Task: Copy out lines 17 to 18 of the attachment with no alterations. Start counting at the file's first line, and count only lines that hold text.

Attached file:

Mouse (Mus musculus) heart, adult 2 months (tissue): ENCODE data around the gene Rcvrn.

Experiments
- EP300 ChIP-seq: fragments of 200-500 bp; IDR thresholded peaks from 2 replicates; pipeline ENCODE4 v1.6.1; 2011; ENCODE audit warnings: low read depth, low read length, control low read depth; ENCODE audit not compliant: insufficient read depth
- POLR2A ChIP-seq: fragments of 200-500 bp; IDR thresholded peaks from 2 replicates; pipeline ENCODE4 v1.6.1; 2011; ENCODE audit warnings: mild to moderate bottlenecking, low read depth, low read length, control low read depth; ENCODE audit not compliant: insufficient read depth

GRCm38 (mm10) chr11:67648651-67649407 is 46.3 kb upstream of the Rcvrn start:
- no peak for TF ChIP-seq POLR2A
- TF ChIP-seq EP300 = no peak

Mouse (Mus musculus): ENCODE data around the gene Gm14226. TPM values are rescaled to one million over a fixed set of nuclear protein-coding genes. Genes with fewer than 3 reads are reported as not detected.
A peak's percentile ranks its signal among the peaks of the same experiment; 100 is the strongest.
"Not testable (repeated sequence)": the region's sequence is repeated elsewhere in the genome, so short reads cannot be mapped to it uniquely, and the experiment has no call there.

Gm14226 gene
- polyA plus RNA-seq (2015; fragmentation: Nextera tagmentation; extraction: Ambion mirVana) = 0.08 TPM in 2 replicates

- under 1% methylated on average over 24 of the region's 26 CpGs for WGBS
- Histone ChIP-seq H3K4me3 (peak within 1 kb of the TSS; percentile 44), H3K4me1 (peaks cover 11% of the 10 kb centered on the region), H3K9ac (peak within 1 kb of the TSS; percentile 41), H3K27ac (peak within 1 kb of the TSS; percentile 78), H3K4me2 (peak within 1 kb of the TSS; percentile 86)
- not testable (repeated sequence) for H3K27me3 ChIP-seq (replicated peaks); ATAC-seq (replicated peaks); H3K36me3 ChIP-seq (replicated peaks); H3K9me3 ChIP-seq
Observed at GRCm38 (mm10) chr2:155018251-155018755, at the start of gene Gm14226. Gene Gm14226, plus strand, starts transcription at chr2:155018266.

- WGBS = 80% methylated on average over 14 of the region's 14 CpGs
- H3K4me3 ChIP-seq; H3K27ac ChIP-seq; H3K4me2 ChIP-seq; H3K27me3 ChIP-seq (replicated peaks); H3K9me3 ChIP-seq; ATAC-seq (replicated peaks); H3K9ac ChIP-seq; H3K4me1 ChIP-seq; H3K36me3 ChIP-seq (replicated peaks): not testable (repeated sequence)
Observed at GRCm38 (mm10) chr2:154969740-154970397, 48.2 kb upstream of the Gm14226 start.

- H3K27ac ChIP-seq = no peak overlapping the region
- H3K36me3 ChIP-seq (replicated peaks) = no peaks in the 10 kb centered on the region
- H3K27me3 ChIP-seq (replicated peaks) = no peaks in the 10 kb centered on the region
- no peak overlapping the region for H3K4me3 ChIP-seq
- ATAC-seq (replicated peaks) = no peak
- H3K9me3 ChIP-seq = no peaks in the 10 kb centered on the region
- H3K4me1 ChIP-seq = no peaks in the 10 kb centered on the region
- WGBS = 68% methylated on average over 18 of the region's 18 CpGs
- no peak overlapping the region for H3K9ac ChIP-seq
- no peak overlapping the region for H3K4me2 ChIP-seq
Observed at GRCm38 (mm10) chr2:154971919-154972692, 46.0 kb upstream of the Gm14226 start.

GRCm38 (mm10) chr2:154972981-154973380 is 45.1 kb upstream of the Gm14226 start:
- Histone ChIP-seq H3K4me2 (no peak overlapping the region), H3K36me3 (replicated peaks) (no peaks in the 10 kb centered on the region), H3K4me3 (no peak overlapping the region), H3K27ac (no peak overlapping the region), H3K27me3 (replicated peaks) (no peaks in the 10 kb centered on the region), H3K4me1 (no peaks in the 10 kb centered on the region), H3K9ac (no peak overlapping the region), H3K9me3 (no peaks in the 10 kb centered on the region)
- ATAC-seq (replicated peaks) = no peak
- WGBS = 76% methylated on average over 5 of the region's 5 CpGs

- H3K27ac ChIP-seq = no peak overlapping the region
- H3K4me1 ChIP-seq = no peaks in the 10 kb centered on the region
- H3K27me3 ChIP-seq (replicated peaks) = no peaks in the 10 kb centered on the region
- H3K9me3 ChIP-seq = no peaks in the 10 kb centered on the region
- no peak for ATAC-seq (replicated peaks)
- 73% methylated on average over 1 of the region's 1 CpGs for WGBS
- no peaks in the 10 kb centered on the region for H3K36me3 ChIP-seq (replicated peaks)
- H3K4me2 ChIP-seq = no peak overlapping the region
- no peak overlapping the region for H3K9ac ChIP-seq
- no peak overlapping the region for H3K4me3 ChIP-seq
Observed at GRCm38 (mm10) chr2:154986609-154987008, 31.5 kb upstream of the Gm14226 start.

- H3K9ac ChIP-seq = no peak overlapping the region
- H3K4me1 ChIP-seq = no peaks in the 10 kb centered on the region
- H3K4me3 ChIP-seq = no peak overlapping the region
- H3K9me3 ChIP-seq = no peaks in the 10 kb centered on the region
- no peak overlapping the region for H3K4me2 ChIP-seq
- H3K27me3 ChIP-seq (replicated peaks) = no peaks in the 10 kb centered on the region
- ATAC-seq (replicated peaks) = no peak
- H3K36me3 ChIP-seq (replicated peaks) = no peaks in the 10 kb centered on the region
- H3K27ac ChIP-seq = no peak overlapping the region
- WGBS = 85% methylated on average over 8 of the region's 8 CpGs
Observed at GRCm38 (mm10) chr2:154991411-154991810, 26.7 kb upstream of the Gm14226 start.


- WGBS = 80% methylated on average over 14 of the region's 14 CpGs
- H3K4me3 ChIP-seq; H3K27ac ChIP-seq; H3K4me2 ChIP-seq; H3K27me3 ChIP-seq (replicated peaks); H3K9me3 ChIP-seq; ATAC-seq (replicated peaks); H3K9ac ChIP-seq; H3K4me1 ChIP-seq; H3K36me3 ChIP-seq (replicated peaks): not testable (repeated sequence)